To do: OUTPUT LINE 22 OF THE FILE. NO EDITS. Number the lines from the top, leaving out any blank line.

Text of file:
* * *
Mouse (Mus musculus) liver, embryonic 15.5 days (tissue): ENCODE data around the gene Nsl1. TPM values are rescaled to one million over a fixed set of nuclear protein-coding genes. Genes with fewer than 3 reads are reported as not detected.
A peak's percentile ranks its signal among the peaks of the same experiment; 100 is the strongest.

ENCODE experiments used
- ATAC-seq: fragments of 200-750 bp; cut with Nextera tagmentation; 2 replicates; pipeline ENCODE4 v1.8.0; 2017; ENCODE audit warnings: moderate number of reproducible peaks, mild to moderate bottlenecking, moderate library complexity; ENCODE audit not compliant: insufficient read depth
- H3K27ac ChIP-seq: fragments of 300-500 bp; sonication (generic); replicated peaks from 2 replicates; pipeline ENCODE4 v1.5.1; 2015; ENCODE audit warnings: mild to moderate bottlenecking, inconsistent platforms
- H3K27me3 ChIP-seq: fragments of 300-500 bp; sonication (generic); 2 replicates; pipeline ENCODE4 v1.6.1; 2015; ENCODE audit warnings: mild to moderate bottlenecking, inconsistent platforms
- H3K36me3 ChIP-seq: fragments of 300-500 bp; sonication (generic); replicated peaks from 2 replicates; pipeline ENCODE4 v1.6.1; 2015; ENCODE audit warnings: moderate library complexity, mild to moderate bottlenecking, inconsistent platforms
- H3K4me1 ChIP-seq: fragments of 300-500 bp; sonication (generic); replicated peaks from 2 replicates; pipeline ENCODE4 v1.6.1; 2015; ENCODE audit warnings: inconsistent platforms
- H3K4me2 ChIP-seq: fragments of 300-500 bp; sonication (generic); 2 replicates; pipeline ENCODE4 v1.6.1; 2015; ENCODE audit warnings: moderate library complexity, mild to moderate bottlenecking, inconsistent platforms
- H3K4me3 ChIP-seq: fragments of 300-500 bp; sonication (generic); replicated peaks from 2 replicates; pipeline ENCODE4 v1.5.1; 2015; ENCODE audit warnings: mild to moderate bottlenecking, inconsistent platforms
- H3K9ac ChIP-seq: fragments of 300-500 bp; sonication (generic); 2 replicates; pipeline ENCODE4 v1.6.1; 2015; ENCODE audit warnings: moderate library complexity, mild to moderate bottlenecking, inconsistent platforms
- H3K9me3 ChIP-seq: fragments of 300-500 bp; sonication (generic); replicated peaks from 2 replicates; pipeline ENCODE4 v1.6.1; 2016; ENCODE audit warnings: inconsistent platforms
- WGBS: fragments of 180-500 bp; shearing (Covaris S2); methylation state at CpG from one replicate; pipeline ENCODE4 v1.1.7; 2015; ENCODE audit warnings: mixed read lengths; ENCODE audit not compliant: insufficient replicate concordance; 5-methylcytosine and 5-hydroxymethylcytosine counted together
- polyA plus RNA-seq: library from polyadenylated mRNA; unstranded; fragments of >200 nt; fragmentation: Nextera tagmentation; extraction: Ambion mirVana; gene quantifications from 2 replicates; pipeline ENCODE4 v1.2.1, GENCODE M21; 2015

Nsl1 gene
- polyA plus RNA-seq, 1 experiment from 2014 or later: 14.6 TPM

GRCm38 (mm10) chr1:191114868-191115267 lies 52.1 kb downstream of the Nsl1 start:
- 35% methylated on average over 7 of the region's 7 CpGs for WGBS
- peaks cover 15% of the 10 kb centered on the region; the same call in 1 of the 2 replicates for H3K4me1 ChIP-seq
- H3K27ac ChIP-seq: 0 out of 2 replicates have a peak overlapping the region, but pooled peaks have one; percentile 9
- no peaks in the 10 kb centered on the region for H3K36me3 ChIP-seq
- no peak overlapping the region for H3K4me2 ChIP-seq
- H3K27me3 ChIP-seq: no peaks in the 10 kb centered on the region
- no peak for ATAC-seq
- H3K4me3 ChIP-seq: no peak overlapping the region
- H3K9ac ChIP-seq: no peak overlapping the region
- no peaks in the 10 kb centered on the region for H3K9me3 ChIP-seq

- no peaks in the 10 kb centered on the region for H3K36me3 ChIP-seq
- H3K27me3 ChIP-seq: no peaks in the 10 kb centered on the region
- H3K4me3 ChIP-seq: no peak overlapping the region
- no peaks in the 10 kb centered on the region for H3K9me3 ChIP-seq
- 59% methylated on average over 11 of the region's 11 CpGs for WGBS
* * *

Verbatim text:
- no peak overlapping the region for H3K4me2 ChIP-seq